December 2010
Volume 10, Issue 15
Free
OSA Fall Vision Meeting Abstract  |   December 2010
Visual detection of orientation modulators suggests limitations to scale invariance of second order mechanisms
Author Affiliations
  • Andrew Isaac Meso
    McGill Vision Research Unit, Department of Ophthalmology, McGill University, Montreal, QC, Canada
  • Robert F. Hess
    McGill Vision Research Unit, Department of Ophthalmology, McGill University, Montreal, QC, Canada
Journal of Vision December 2010, Vol.10, 71. doi:10.1167/10.15.71
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      Andrew Isaac Meso, Robert F. Hess; Visual detection of orientation modulators suggests limitations to scale invariance of second order mechanisms. Journal of Vision 2010;10(15):71. doi: 10.1167/10.15.71.

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      © ARVO (1962-2015); The Authors (2016-present)

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Abstract

Using a second-order visual stimulus in which the orientation of a noise carrier was spatially modulated, we probed the relationship between the frequency of the band-pass filtered carrier and that of the envelope periodic spatial modulator. In a 2-AFC psychophysical detection task, we obtained the threshold tuning functions for both the carrier luminance contrast and the modulation depth for a range of ratios of the two frequency parameters using a foveally presented stimulus in a circular aperture. With a scale invariant neural mechanism, suggested for second-order stimuli, functions of the ratio of carrier and modulator frequencies should show consistent tuning, largely independent of the specific pair of frequency parameters. We found that was not the case. For the carrier contrast threshold, the functions showed a low-pass tuning when the carrier frequency was varied and band-pass tuning when the modulator frequency was varied. For both parametric manipulations, the ratio had a similar range of tested values. When we measured modulation depth thresholds with the stimuli controlled for luminance contrast detectability, the functions showed more modest differences in tuning. To exclude an explanation based on averaging of any optimal tuning spatially across the visual field, we repeated the measurements for a stimulus confined in eccentricity (Annulus, radius 14.6 deg of visual angle). That configuration was more difficult to detect and returned broadly similar tuning functions. These results do not support the idea of a constant coupling between the scales of mechanisms detecting the carrier and modulator that would be required for scale invariance.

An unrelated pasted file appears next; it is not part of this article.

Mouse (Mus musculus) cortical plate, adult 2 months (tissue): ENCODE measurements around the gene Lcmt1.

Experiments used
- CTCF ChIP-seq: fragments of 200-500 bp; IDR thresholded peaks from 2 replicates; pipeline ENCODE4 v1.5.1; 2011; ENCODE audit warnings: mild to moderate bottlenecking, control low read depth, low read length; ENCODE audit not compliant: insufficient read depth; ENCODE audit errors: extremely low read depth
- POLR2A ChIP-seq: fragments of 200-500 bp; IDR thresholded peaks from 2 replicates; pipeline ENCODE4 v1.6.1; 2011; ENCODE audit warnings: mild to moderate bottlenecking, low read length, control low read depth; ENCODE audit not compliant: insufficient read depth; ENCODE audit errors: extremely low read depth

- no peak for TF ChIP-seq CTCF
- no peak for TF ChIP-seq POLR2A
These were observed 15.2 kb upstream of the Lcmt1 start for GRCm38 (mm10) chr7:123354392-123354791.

Acknowledgments
Supported by NSERC Grant #46528-06 to R. F. Hess. 
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